Want whiter, brighter teeth? Of course, you do. According to the American Academy of Cosmetic Dentistry, most Americans believe a smile is a vital social asset that helps you attract the opposite sex and climb the ladder to success. No wonder teeth whitening has grown into a billion dollar business.
“You just have to be careful,” advises Terry S. Shapiro, DMD, who practices restorative and cosmetic dentistry in Long Island, NY. “Even if it’s over the counter, you should talk to your dentist first,” she says. “But if your teeth and gums are in good health, I’d say ‘yeah, give it a try.’”
With dozens of options, from supermarket toothpastes to dentist-applied gels, there’s a teeth whitening technique for every lifestyle and budget. But not all of them deliver the same results.
In-Office Power Bleaching
Estimated cost: $500
Those who demand instant-gratification can opt for a lunchtime makeover at the dentist’s office. The procedure is seemingly simple: After protecting your lips and gums, the doctor applies a hydrogen peroxide–based gel on your teeth and uses a high-intensity light to break up stains and impurities within the enamel. Expect to sit in a chair for up to an hour and see results almost immediately.
“It will get teeth between eight to 10 shades lighter,” says Debra Glassman, DMD, a New York City dentist who uses the Zoom! Chairside Whitening method. But not everyone agrees that the quickest approach is always the best. “The formulation of the bleach is too strong,” says Dr. Shapiro. “Many patients come in and say it leads to sensitivity.”
Professional At-Home Trays
Estimated cost: $250
Folks who prefer to ease into things can take a more conservative approach with an at-home system. “It gives you more control,” says Dr. Shapiro. “You can bleach individual teeth since most people don’t have a uniform shade of teeth.” Here’s how it works: The dentist provides custom-fitted mouth trays and bleaching gel that is combined by the patient and worn for four hours a day during a period of one to two weeks. The bleaching gel is offered in a range of strengths, so you can ease up the intensity.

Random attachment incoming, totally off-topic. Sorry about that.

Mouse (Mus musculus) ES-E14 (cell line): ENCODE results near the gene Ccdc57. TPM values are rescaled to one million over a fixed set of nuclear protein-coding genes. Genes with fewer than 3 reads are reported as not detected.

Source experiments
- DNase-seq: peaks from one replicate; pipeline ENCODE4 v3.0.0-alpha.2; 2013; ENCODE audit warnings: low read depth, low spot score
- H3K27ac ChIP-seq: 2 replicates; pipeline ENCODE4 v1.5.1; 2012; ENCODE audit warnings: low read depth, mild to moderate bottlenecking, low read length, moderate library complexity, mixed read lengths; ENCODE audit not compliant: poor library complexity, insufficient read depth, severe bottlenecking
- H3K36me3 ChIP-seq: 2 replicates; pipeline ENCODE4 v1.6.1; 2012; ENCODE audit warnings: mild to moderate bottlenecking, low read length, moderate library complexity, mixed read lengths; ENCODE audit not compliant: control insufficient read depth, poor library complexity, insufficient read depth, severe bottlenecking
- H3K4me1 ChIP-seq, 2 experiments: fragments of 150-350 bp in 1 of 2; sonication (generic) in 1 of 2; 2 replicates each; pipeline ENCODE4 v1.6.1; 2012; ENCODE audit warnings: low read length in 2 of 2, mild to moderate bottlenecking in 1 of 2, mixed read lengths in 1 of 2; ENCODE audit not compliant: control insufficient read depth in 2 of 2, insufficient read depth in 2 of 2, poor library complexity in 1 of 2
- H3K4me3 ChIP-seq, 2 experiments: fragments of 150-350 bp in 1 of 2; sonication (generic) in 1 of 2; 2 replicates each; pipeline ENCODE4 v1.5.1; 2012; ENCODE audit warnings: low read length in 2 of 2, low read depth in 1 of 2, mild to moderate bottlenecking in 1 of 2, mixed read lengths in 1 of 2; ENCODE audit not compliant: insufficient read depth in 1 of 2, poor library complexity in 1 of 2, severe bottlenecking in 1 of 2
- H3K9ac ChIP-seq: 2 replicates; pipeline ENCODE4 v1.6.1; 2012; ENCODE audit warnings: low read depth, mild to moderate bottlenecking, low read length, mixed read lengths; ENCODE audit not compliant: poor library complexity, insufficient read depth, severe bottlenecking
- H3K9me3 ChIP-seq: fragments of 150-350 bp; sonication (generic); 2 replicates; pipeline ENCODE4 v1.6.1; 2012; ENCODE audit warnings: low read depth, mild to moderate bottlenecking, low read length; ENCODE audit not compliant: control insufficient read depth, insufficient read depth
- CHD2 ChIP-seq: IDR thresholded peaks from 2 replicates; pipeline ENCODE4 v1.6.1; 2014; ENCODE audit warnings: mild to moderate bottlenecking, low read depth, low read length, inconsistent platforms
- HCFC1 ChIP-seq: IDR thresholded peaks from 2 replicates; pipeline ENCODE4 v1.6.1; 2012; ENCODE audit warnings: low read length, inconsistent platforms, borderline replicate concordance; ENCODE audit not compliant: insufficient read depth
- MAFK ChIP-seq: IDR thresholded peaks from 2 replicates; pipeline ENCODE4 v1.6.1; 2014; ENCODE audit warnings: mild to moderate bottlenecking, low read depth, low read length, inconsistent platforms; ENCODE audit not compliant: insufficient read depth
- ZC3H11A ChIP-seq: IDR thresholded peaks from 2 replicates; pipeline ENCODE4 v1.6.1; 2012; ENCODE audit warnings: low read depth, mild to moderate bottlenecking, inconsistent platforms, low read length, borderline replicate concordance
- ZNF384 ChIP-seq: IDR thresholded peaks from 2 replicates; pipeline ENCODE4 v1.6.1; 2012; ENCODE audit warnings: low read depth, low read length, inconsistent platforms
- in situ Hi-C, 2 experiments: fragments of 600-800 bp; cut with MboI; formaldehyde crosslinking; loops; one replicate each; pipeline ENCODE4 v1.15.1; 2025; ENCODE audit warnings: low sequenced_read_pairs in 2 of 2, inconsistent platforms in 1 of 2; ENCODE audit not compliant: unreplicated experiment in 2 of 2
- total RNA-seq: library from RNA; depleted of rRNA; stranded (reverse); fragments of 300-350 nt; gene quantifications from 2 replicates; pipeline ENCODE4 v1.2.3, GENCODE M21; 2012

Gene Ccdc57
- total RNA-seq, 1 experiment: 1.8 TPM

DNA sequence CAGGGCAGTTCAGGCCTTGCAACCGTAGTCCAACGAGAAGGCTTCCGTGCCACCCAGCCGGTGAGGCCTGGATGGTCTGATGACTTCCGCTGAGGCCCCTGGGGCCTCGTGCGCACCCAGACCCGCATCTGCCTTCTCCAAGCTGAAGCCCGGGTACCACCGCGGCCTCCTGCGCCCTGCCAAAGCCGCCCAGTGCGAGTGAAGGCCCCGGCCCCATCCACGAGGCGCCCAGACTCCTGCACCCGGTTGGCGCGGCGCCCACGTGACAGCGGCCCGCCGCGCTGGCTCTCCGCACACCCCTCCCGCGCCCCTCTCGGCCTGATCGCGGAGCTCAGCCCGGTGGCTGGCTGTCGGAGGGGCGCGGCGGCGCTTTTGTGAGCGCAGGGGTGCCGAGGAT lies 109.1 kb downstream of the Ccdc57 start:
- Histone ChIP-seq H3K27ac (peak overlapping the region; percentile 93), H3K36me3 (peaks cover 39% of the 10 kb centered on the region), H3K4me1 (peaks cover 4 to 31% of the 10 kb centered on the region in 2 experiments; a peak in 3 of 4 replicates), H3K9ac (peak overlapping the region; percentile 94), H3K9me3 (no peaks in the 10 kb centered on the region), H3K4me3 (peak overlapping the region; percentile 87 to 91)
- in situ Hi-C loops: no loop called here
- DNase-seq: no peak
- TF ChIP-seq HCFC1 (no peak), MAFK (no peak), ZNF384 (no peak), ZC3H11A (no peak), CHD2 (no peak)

“Slow and steady will get you there, but you have to stick with it,” says Dr. Glassman, who finds that some people don’t have the patience for this technique.
Estimated cost: $5–$50
Shoppers interested in brightening their smiles without denting their wallets can buy whitening strips and toothpastes at the drugstore. Over-the-counter options range from pre-filled trays to stick-on and dissolving strips, all of which have a weaker peroxide concentration than those offered from a dentist, and are thus less effective. “Still, if you use it as the directions tell you, they will definitely whiten teeth,” says Dr. Glassman. But be warned: “If you have long teeth like Julia Roberts, the strips may not cover the tooth and you’ll end up with stripes. That’s a consequence of using a mass product that isn’t individually molded.”
Dr. Shapiro says over-the-counter kits are futile, regardless of tooth size. “Ultimately it doesn’t work at all,” says Dr. Shapiro. “You won’t get more than one shade lighter, and it won’t last.” Plus, if you overuse these products hoping for whiter teeth with each packet, “you’re going to damage your teeth,” says Dr. Glassman.
And when it comes to whitening toothpaste, it’s more about “upkeep,” adds Dr. Glassman. “If you have a glass of red wine, you want to brush with a whitening toothpaste,” she says. Same goes for coffee, grape juice, marinara sauce, beetroot, and a long list of colorful foods that are known to stain even the pearliest of teeth.